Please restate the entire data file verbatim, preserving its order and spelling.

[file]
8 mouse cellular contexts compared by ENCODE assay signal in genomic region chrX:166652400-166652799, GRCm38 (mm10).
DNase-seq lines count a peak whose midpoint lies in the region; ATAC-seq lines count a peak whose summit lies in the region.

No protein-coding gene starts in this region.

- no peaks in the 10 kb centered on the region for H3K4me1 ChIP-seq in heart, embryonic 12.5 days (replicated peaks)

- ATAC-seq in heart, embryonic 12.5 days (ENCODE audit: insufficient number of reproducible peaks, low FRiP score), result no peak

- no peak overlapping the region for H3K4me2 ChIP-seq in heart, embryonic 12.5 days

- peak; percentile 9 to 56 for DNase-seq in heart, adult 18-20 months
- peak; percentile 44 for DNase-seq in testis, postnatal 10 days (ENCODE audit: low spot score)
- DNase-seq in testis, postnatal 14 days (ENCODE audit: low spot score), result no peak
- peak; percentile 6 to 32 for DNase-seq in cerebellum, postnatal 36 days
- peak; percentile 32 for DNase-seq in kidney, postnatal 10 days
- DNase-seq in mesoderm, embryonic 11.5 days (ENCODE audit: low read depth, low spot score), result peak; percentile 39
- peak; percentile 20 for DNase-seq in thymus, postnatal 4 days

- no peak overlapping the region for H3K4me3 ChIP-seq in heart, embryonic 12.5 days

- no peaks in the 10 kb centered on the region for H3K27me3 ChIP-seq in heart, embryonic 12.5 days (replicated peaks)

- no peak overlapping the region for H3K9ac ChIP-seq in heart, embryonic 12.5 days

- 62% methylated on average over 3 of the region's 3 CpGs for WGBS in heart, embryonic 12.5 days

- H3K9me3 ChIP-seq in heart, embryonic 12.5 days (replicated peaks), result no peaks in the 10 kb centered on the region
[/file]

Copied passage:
8 mouse cellular contexts compared by ENCODE assay signal in genomic region chrX:166652400-166652799, GRCm38 (mm10).
DNase-seq lines count a peak whose midpoint lies in the region; ATAC-seq lines count a peak whose summit lies in the region.

No protein-coding gene starts in this region.

- no peaks in the 10 kb centered on the region for H3K4me1 ChIP-seq in heart, embryonic 12.5 days (replicated peaks)

- ATAC-seq in heart, embryonic 12.5 days (ENCODE audit: insufficient number of reproducible peaks, low FRiP score), result no peak

- no peak overlapping the region for H3K4me2 ChIP-seq in heart, embryonic 12.5 days

- peak; percentile 9 to 56 for DNase-seq in heart, adult 18-20 months
- peak; percentile 44 for DNase-seq in testis, postnatal 10 days (ENCODE audit: low spot score)
- DNase-seq in testis, postnatal 14 days (ENCODE audit: low spot score), result no peak
- peak; percentile 6 to 32 for DNase-seq in cerebellum, postnatal 36 days
- peak; percentile 32 for DNase-seq in kidney, postnatal 10 days
- DNase-seq in mesoderm, embryonic 11.5 days (ENCODE audit: low read depth, low spot score), result peak; percentile 39
- peak; percentile 20 for DNase-seq in thymus, postnatal 4 days

- no peak overlapping the region for H3K4me3 ChIP-seq in heart, embryonic 12.5 days

- no peaks in the 10 kb centered on the region for H3K27me3 ChIP-seq in heart, embryonic 12.5 days (replicated peaks)

- no peak overlapping the region for H3K9ac ChIP-seq in heart, embryonic 12.5 days

- 62% methylated on average over 3 of the region's 3 CpGs for WGBS in heart, embryonic 12.5 days

- H3K9me3 ChIP-seq in heart, embryonic 12.5 days (replicated peaks), result no peaks in the 10 kb centered on the region